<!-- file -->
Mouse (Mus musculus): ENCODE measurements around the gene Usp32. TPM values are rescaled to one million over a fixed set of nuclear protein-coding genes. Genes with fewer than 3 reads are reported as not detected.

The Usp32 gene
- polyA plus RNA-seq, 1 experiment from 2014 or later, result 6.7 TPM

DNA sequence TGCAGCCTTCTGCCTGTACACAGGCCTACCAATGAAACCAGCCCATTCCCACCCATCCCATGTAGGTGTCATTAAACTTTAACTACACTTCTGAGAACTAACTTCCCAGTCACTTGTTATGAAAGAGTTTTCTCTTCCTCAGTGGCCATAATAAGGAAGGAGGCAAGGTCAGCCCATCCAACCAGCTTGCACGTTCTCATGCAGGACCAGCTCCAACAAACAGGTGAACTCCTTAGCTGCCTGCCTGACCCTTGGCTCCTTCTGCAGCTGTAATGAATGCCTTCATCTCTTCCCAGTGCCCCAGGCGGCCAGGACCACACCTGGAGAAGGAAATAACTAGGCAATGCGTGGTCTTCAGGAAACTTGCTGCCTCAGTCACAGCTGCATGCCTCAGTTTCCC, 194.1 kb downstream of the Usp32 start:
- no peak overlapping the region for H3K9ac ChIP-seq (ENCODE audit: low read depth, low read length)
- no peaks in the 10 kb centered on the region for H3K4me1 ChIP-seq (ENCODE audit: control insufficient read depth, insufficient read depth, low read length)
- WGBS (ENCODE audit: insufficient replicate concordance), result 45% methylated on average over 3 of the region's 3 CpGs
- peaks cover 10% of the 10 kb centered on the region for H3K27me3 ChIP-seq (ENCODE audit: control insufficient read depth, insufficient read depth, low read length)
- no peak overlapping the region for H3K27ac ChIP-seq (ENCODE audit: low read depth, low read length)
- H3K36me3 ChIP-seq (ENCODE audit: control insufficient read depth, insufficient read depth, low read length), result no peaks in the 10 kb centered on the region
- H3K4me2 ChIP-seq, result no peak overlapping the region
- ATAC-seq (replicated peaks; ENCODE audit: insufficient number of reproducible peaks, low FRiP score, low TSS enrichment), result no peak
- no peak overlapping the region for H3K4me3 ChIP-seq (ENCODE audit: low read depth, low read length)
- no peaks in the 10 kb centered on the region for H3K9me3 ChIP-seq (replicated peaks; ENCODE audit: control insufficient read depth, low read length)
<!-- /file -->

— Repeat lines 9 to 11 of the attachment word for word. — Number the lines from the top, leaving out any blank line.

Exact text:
- no peak overlapping the region for H3K27ac ChIP-seq (ENCODE audit: low read depth, low read length)
- H3K36me3 ChIP-seq (ENCODE audit: control insufficient read depth, insufficient read depth, low read length), result no peaks in the 10 kb centered on the region
- H3K4me2 ChIP-seq, result no peak overlapping the region